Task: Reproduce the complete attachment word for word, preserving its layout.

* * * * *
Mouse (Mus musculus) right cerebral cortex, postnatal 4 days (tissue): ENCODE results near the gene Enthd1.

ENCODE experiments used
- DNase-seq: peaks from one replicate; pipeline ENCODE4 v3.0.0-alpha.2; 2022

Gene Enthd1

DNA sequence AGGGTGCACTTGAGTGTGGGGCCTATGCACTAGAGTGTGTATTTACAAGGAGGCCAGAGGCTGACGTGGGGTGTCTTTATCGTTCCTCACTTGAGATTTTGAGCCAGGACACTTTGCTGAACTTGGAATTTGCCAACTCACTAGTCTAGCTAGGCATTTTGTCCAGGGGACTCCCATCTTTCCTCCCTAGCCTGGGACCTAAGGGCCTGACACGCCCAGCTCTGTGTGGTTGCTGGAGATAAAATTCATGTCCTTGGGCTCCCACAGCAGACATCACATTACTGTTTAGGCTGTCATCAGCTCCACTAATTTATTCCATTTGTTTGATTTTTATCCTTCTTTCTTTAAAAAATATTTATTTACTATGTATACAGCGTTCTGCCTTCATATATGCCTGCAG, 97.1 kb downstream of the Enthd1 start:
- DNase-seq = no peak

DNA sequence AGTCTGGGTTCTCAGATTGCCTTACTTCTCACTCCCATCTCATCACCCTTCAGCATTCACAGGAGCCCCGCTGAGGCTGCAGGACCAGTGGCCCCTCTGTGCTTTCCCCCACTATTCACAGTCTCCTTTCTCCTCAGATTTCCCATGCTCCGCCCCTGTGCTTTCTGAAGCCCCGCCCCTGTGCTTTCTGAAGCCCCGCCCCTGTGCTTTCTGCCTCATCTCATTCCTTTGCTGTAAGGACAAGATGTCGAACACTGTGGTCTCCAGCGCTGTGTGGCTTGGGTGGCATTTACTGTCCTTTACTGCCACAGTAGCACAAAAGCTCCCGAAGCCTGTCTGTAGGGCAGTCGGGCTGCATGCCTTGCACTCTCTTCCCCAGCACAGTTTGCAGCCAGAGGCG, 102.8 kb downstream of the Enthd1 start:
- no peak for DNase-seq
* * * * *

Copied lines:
Mouse (Mus musculus) right cerebral cortex, postnatal 4 days (tissue): ENCODE results near the gene Enthd1.

ENCODE experiments used
- DNase-seq: peaks from one replicate; pipeline ENCODE4 v3.0.0-alpha.2; 2022

Gene Enthd1

DNA sequence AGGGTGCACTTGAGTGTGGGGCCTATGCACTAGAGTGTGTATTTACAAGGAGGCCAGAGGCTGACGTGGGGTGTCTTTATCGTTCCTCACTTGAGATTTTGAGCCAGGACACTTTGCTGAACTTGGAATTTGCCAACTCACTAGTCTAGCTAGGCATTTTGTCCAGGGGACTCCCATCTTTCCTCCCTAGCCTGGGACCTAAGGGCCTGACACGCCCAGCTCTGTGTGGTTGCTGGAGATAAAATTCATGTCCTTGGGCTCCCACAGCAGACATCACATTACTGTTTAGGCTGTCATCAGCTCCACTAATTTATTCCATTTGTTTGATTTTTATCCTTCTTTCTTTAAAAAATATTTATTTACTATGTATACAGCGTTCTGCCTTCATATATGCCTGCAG, 97.1 kb downstream of the Enthd1 start:
- DNase-seq = no peak

DNA sequence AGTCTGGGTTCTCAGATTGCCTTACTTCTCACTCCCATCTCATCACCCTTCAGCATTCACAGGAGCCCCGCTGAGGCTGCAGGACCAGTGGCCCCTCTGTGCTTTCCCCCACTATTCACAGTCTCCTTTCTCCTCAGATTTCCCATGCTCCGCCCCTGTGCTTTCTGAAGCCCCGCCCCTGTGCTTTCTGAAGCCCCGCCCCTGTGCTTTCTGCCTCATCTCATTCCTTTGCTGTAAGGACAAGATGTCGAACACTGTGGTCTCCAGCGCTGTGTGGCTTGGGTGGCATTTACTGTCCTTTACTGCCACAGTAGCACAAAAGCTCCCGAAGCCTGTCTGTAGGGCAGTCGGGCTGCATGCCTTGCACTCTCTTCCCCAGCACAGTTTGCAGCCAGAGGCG, 102.8 kb downstream of the Enthd1 start:
- no peak for DNase-seq